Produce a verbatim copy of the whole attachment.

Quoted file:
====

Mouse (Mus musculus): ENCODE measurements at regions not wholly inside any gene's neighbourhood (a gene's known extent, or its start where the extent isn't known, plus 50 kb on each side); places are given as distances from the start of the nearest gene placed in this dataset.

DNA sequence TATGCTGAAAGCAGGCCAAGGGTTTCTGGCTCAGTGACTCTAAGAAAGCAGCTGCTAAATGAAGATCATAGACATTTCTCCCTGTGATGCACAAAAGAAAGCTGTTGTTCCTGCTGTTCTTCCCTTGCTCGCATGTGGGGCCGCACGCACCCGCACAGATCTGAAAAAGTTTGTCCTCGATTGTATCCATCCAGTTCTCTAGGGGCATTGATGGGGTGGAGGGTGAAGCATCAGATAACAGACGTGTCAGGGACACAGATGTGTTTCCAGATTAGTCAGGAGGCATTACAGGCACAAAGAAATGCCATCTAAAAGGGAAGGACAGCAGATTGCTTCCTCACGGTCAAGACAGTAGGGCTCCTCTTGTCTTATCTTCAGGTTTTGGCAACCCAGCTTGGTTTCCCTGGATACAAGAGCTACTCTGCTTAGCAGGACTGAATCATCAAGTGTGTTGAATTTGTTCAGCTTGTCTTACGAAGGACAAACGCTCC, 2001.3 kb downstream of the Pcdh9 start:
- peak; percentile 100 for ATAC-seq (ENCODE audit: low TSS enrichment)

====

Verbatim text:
Mouse (Mus musculus): ENCODE measurements at regions not wholly inside any gene's neighbourhood (a gene's known extent, or its start where the extent isn't known, plus 50 kb on each side); places are given as distances from the start of the nearest gene placed in this dataset.

DNA sequence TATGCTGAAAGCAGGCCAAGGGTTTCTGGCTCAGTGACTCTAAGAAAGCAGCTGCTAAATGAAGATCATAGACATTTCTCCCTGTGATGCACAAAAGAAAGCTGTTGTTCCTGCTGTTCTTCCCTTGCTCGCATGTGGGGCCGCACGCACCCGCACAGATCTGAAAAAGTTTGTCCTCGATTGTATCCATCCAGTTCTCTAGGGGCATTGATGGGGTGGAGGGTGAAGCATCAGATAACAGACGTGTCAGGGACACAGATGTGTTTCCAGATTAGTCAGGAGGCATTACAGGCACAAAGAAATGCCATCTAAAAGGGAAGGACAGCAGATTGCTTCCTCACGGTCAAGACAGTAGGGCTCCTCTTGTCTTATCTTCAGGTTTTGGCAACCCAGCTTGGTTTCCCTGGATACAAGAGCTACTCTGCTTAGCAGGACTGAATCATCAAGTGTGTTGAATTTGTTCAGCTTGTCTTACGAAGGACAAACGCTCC, 2001.3 kb downstream of the Pcdh9 start:
- peak; percentile 100 for ATAC-seq (ENCODE audit: low TSS enrichment)